By: Isabel Vazquez

Hello and welcome to the first installment of our blog series, The Making of the Digital Literature Review. The Digital Literature Review is created though the hard work and contributions of all of its individual undergraduate members. These members are divided into three teams (Design, Editorial, and Publicity) at the start of each year, and they collectively work throughout the semester in order to edit, produce, and publish the Digital Literature Review. The start of school year begins with all the students studying a particular theme designated for that year, under the guidance of a professor. The next semester involves receiving submissions for the journal and readying them for publication.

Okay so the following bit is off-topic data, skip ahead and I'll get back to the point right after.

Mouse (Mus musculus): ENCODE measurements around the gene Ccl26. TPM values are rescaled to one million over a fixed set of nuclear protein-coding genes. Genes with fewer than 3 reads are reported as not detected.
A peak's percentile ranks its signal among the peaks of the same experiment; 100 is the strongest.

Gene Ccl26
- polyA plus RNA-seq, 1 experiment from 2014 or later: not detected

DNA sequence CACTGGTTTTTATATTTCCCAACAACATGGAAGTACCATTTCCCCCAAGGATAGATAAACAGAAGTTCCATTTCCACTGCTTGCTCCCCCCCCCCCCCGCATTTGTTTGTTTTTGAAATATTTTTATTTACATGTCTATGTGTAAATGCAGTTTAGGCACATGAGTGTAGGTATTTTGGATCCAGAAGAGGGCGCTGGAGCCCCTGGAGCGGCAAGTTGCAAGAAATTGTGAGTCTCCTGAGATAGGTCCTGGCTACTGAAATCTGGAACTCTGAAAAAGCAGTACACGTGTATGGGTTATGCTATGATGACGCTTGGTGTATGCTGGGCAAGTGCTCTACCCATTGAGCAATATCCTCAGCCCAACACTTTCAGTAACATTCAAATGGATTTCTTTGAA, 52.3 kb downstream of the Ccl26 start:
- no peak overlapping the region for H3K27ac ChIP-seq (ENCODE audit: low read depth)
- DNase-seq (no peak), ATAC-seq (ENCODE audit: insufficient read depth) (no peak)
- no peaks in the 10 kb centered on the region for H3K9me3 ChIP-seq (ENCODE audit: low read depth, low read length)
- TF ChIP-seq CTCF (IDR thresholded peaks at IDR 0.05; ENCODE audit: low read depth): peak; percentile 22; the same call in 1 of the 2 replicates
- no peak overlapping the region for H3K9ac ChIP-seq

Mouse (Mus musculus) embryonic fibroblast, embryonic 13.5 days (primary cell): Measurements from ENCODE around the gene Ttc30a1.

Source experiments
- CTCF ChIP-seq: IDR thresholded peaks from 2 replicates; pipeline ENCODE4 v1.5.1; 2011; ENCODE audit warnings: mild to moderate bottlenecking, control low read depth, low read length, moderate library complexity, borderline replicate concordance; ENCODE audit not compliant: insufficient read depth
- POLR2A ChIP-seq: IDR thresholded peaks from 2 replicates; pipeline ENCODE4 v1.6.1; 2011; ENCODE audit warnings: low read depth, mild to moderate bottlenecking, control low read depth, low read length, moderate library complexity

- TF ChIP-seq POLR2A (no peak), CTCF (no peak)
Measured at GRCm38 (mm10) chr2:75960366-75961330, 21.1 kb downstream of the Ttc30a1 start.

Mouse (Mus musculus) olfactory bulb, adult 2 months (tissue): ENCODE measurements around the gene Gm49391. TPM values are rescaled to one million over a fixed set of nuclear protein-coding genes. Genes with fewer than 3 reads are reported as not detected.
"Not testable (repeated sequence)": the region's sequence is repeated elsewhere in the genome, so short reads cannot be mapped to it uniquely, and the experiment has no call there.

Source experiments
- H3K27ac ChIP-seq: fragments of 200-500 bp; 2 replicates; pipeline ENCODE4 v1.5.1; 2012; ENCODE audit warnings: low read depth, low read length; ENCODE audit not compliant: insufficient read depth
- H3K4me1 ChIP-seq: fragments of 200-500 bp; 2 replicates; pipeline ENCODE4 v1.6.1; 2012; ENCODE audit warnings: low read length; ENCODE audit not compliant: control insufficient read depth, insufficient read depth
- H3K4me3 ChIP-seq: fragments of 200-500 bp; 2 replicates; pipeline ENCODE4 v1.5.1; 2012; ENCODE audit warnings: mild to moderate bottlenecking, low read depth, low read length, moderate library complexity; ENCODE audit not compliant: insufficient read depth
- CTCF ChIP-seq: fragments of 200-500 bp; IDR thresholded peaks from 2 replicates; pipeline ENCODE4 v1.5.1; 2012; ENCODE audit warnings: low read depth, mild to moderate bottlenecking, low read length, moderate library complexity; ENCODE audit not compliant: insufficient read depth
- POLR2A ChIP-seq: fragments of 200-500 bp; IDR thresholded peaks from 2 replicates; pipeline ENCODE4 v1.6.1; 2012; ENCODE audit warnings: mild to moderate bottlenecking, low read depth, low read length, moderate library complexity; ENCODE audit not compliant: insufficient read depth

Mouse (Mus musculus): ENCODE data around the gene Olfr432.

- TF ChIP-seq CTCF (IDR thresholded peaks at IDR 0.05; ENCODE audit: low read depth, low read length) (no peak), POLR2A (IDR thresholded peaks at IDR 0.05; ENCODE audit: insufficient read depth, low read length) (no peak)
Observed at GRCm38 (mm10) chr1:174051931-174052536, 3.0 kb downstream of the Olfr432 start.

In this post, we will cover the duties and responsibilities of the members of the design team, as well as have the team members share their personal thoughts and experiences about the immersive class. They will cover the challenges they’ve had to endure as well as their triumphs throughout the semester as they collectively worked to improve the image and design of Ball State’s Digital Literature Review.

The responsibilities of the Design team:

  • Create flyers and handouts for the DLR and Gala event
  • Create flyers for recruiting new members every school year
  • Format the compiled journal for publication
  • Work with InDesign, Photoshop, and other Adobe Creative Suite applications
  • Choose, take, and edit photos for purposes within the journal
  • Create an image design for the cover of the journal

Responsibilities and course work as a student in this immersive learning class:

  • Study the material of the designated theme for the year
  • Write for the DLR blog and possibly for the English Department blog
  • Create a capstone project

Our Design Team members:

Daniel Brount, Team Leader, Junior


Isaha Cook, Senior


Alex Selvey, Senior


What made you decide to be part of the Design team? What parts of it sounded appealing?